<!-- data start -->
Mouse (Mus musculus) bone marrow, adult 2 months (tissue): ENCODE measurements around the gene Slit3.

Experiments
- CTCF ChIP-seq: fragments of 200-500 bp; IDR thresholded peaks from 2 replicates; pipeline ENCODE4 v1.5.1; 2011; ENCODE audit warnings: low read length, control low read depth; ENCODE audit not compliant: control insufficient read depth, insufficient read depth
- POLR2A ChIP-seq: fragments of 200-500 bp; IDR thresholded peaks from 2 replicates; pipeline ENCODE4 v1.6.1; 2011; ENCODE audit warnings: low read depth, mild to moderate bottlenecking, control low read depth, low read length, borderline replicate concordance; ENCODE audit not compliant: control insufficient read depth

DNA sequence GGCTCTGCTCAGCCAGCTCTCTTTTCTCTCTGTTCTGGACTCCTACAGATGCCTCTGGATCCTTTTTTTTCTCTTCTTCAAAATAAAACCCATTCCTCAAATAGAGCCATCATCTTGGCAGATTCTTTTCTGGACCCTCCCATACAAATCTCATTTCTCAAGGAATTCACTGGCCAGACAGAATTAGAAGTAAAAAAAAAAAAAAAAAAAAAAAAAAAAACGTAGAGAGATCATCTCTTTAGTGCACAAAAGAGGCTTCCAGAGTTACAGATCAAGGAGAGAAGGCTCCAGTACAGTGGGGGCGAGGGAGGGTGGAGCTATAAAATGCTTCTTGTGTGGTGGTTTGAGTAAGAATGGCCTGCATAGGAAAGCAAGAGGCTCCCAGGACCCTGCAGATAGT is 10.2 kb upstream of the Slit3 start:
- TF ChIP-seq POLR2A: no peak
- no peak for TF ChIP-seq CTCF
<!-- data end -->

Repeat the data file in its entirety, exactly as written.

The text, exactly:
Mouse (Mus musculus) bone marrow, adult 2 months (tissue): ENCODE measurements around the gene Slit3.

Experiments
- CTCF ChIP-seq: fragments of 200-500 bp; IDR thresholded peaks from 2 replicates; pipeline ENCODE4 v1.5.1; 2011; ENCODE audit warnings: low read length, control low read depth; ENCODE audit not compliant: control insufficient read depth, insufficient read depth
- POLR2A ChIP-seq: fragments of 200-500 bp; IDR thresholded peaks from 2 replicates; pipeline ENCODE4 v1.6.1; 2011; ENCODE audit warnings: low read depth, mild to moderate bottlenecking, control low read depth, low read length, borderline replicate concordance; ENCODE audit not compliant: control insufficient read depth

DNA sequence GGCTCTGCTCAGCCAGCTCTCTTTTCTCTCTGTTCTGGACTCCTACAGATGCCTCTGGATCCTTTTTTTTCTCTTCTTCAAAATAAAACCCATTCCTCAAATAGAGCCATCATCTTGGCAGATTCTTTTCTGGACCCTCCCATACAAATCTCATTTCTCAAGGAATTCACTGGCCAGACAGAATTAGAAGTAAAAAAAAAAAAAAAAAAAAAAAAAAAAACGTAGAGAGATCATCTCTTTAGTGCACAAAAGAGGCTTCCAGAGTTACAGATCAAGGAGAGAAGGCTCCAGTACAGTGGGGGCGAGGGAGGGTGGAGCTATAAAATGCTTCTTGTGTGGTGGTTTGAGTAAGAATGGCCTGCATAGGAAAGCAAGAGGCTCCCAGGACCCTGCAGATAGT is 10.2 kb upstream of the Slit3 start:
- TF ChIP-seq POLR2A: no peak
- no peak for TF ChIP-seq CTCF